My lord out of the love I bear to some of youre frends I have a care of your preseruasion therefore I would advise you as you tender your life to devise some excuse to shift of your attendance at this parliament for god and man hath concurred to punish the wickedness of this time and think not slightly of this advertisement but retire youre self into youre control where you may expect the event in saftey for though there be no appearance of any stir yet I say they shall receive a terrible blow this parliament and yet they shall not see who hurts them this councel is not to be condemned because it may do you good and can do you no harm for the danger is passed as soon as you have burnt the letter and I hope god will give you the grace to make good use of it to whose holy protection I commend you.

Either Tresham was acting out of concern for his cousin or he was in fact a plant – put there by Cecil to give the game away at just the right time.

5. Most of the surviving plotters were tracked down at Holbeche House in Staffordshire and all were killed or wounded in the ensuing fight.  Chief plotters Thomas Percy and Robert Catesby were shot dead though – the soldier who did the deed receiving a pension of 10p a day for life.  More tying up of loose ends or simply a reward for a job well done?  There is an interesting but unsubstantiated comment from Cecil to the effect of ‘make sure those two don’t see the light of day eh?’

6.  Francis Tresham, the man who sent the letter to Lord Monteagle, died in the Tower of London in circunstances which are still unclear today.  Not for him the rack and the agony of being hung drawn and quartered.  Nevertheless, he may well have been dealt with more quietly but no less effectively.

In the end you pays your money and takes your choice.

It was ordinary Catholics, however, who suffered the longest as a result of the Gunpowder Plot. New laws were passed preventing them from practising law, serving as officers in the Army or Navy, or voting in local or Parliamentary elections. Furthermore, as a community they would be blackened for the rest of the century, blamed for the Great Fire of London and unfairly fingered in the Popish Plot of 1678. Thirteen plotters certainly proved an unlucky number for British Catholics: stigmatised for centuries, it was not until 1829 that they were again allowed to vote.

The will of God?

Those of you on the Eastern Seaboard counting the cost and cleaning up after Sandy might wonder exactly what motivates people like this guy:


It seems that Pastor McTernan is keen to draw links between Hurricane Sandy and Hurricane Katrina using a mixture of ancient numerology and personal prejudice.  The following is (for me anyway) the bigotted heart of his argument:

“Twenty-one years breaks down to 7 x 3, which is a significant number with God. Three is perfection as the Godhead is three in one while seven is perfection.

It appears that God gave America 21 years to repent of interfering with His prophetic plan for Israel; however, it has gotten worse under all the presidents and especially Obama. Obama is 100 percent behind the Muslim Brotherhood which has vowed to destroy Israel and take Jerusalem. Both candidates are pro-homosexual and are behind the homosexual agenda. America is under political judgment and the church does not know it!”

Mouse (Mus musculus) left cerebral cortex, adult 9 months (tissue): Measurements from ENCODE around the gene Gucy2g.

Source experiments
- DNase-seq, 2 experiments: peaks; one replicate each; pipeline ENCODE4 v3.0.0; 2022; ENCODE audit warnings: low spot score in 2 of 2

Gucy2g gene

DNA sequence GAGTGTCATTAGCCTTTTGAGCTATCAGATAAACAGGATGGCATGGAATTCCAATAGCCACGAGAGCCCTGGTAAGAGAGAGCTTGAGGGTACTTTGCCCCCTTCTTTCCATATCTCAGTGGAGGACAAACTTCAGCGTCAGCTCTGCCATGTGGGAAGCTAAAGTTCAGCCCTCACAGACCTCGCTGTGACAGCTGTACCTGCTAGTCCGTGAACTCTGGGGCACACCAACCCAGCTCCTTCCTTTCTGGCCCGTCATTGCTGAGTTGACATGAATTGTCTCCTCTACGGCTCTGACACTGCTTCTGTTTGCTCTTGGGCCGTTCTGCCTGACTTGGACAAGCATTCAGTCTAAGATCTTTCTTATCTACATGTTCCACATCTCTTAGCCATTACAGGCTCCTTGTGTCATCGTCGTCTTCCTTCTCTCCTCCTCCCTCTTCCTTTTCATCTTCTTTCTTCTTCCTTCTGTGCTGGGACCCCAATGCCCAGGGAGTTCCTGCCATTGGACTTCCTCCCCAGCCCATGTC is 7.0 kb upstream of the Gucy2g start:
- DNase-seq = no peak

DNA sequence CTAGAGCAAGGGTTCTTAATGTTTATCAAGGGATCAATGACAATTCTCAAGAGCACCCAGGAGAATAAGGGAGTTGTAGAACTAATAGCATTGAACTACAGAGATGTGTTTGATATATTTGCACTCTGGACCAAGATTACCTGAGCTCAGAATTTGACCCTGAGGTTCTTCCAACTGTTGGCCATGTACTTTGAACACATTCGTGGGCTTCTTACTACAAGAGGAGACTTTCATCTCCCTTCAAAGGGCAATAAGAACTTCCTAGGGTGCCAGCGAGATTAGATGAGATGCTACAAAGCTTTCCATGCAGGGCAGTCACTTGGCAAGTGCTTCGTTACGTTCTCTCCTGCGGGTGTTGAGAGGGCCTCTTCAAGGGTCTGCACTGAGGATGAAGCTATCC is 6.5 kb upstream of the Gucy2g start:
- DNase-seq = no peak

As with most of these fundy End-Times apocalypse watchers, everything revolves around Israel, although that is a separate issue.  The real problem for me is the Old Testament style retributive spin he puts on our planet’s weather.  The idea that God, in His capacity as Universe CEO issued a memo along the lines of  ‘Those pervs down there don’t seem to be getting the message – time for another wake-up call’ is distasteful to say the least.

In my case it was the impossibility of squaring the existence of evil with the existence of God which lost me what little religious faith I had.  These days, a few years spent teaching Religious Studies has left me thinking differently.  Evil committed by humans against other humans (moral evil) is one thing.  We’ve all got this freewill thing and if God intervened to stop every bad action then we’d be little more than robots.  It’s the destruction wrought by the environment (natural evil) that’s the problem.  In fact, the Lisbon earthquake of 1755 sort of got people thinking about this whole thing far more harshly than they had been before.

When normal, faithful Christians are celebrating All-Saints Day (1 November) and their city falls apart around their ears then one can’t blame them for feeling just a bit miffed.  What the earthquake began the tsunami racing in from the Atlantic finished.  At least 8.5 on the Richter scale most seismologists reckon.  With thousands dead, the questions began.  Why would a supposedly loving God allow so much destruction to happen on a day when people were worshipping Him?  That question resonated massively with the philosophers of the Enlightenment and proved a major boost to the growth of European atheism.

The 2004 tsunami was Lisbon writ large – at least 230,000 dead across fourteen countries.  The same question asked again – and not just by Christians either.  Is there an answer?  Well, yes – but it’s not one most religious people want to hear.  If we can act according to our natures then why shouldn’t the planet?  Natural disasters are the price we pay for living on a geologically active planet and hence one that can support life at all.  No consolation to those who lose loved ones and property at the hands of flood, earthquake etc. but possibly the best answer we’re likely to get.